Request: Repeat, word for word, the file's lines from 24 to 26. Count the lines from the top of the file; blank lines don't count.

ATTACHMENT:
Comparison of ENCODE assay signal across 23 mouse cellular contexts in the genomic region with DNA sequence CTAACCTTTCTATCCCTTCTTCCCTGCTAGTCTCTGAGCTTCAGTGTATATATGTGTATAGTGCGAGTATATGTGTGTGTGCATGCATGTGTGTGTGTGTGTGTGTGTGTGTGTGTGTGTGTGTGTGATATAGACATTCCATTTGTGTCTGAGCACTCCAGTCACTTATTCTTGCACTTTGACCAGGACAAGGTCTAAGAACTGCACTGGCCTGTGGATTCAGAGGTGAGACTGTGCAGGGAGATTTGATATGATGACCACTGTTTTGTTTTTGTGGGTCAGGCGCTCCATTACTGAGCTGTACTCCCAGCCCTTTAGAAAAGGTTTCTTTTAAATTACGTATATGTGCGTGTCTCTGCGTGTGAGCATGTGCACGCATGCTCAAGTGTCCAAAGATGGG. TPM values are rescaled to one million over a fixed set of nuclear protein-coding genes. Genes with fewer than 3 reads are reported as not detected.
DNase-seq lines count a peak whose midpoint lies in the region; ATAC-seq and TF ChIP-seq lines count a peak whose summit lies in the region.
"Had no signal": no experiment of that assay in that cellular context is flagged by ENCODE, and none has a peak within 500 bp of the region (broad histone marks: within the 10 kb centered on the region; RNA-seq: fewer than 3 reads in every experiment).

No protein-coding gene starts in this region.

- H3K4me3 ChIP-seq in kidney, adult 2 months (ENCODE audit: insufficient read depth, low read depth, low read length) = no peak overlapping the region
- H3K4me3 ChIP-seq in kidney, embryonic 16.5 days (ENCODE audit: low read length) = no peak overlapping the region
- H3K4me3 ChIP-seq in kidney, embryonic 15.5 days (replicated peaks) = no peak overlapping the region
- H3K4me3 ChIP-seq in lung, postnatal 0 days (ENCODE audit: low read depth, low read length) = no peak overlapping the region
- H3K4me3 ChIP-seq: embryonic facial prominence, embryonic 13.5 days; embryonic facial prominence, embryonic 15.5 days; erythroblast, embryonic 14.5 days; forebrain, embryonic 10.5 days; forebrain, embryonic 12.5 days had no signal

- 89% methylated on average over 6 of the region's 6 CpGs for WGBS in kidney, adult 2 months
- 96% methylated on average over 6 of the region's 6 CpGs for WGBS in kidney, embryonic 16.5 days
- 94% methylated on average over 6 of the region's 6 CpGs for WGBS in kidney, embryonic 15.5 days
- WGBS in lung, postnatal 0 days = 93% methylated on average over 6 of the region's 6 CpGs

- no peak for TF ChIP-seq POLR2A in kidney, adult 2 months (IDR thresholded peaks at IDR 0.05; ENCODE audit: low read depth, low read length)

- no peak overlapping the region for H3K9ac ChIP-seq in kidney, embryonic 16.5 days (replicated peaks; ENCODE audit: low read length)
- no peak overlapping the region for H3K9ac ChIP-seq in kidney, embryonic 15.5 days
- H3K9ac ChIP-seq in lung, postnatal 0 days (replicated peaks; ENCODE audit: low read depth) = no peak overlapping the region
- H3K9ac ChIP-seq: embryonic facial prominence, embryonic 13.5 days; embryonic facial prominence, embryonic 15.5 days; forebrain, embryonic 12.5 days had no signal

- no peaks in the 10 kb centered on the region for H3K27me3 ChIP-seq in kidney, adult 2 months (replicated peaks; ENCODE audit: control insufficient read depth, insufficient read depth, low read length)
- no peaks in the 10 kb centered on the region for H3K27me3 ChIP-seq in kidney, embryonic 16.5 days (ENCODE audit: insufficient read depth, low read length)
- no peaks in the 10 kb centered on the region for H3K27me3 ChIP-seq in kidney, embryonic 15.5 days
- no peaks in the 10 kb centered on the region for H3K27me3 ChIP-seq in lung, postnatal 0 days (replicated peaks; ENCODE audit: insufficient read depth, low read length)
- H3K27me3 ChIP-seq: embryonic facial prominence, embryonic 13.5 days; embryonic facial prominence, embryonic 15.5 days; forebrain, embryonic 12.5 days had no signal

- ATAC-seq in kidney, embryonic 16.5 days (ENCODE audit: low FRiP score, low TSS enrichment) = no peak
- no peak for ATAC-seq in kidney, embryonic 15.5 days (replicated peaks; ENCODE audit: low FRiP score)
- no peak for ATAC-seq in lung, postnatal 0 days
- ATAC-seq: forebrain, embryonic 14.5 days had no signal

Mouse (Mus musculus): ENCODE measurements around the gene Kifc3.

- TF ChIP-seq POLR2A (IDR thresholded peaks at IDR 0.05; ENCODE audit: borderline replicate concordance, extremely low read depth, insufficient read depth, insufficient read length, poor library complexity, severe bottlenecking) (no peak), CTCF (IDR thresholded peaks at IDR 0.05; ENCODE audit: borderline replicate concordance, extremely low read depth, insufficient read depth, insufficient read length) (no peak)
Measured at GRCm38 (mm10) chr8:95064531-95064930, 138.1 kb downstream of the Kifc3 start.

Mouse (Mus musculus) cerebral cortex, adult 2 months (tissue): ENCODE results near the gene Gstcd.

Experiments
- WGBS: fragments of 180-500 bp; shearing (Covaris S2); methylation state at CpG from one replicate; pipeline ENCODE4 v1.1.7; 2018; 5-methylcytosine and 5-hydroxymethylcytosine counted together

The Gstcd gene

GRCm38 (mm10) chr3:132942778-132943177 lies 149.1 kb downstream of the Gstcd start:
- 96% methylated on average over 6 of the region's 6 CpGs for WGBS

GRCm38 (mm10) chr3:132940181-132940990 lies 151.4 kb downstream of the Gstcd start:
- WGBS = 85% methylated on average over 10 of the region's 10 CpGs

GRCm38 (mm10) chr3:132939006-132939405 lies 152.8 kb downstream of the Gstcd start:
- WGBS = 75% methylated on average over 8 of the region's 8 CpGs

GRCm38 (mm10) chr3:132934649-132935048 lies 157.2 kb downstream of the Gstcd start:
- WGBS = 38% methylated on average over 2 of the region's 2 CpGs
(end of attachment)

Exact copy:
- ATAC-seq in kidney, embryonic 16.5 days (ENCODE audit: low FRiP score, low TSS enrichment) = no peak
- no peak for ATAC-seq in kidney, embryonic 15.5 days (replicated peaks; ENCODE audit: low FRiP score)
- no peak for ATAC-seq in lung, postnatal 0 days